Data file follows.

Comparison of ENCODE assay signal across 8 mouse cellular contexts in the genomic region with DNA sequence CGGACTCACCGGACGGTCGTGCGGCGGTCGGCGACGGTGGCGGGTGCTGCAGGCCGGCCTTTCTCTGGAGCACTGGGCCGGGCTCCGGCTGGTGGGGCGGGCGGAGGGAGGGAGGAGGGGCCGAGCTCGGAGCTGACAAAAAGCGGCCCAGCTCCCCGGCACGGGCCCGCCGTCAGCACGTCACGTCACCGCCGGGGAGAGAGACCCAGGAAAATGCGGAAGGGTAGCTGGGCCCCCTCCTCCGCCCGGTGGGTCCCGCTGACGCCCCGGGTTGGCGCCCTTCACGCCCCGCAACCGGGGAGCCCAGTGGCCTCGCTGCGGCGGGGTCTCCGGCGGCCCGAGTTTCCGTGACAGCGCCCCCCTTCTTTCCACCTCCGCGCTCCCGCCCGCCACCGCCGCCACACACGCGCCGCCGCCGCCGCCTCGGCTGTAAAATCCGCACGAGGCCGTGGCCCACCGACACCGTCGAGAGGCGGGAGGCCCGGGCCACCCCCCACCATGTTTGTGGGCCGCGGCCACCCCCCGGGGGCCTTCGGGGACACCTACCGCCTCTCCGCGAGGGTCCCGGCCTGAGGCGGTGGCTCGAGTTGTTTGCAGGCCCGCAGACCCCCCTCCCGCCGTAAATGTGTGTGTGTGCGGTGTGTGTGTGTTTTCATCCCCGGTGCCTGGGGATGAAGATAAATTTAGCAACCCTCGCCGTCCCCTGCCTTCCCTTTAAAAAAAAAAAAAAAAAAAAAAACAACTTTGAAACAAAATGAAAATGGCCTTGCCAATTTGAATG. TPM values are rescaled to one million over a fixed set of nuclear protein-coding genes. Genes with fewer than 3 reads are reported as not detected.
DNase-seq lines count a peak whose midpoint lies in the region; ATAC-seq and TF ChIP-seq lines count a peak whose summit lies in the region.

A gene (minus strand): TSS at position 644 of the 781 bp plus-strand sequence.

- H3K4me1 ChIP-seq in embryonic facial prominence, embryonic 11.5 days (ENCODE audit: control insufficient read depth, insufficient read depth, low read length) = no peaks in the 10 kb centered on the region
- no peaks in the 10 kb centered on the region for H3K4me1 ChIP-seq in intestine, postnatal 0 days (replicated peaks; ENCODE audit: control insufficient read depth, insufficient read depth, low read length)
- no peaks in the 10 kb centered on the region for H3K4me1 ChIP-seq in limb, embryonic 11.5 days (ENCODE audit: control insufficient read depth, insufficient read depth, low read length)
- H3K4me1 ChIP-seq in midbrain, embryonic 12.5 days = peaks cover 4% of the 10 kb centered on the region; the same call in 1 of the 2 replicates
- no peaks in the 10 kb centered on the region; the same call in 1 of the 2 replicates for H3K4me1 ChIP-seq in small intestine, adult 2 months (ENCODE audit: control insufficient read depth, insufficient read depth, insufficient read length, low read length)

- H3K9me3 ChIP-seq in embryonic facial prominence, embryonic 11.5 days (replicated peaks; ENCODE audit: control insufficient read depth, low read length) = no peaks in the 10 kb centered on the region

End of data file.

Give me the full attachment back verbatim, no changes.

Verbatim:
Comparison of ENCODE assay signal across 8 mouse cellular contexts in the genomic region with DNA sequence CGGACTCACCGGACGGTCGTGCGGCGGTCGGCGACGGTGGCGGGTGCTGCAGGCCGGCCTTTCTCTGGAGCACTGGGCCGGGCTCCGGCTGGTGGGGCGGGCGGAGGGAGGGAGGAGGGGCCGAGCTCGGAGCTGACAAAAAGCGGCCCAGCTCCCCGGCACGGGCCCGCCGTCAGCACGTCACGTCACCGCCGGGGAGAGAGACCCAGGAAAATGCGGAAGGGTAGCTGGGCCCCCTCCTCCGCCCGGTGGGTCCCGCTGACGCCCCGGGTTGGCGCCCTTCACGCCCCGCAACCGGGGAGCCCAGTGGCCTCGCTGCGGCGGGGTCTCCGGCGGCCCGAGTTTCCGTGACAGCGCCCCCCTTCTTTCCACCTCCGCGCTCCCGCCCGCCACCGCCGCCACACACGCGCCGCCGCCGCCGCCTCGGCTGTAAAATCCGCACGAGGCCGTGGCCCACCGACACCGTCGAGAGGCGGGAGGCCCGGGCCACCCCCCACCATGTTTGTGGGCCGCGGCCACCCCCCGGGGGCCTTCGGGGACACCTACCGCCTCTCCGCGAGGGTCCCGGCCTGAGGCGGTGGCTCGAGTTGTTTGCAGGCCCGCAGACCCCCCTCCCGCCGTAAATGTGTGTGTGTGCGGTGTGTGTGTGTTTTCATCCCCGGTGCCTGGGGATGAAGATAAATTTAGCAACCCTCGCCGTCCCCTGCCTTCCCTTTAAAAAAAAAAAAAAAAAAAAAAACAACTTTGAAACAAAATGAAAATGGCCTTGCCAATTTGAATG. TPM values are rescaled to one million over a fixed set of nuclear protein-coding genes. Genes with fewer than 3 reads are reported as not detected.
DNase-seq lines count a peak whose midpoint lies in the region; ATAC-seq and TF ChIP-seq lines count a peak whose summit lies in the region.

A gene (minus strand): TSS at position 644 of the 781 bp plus-strand sequence.

- H3K4me1 ChIP-seq in embryonic facial prominence, embryonic 11.5 days (ENCODE audit: control insufficient read depth, insufficient read depth, low read length) = no peaks in the 10 kb centered on the region
- no peaks in the 10 kb centered on the region for H3K4me1 ChIP-seq in intestine, postnatal 0 days (replicated peaks; ENCODE audit: control insufficient read depth, insufficient read depth, low read length)
- no peaks in the 10 kb centered on the region for H3K4me1 ChIP-seq in limb, embryonic 11.5 days (ENCODE audit: control insufficient read depth, insufficient read depth, low read length)
- H3K4me1 ChIP-seq in midbrain, embryonic 12.5 days = peaks cover 4% of the 10 kb centered on the region; the same call in 1 of the 2 replicates
- no peaks in the 10 kb centered on the region; the same call in 1 of the 2 replicates for H3K4me1 ChIP-seq in small intestine, adult 2 months (ENCODE audit: control insufficient read depth, insufficient read depth, insufficient read length, low read length)

- H3K9me3 ChIP-seq in embryonic facial prominence, embryonic 11.5 days (replicated peaks; ENCODE audit: control insufficient read depth, low read length) = no peaks in the 10 kb centered on the region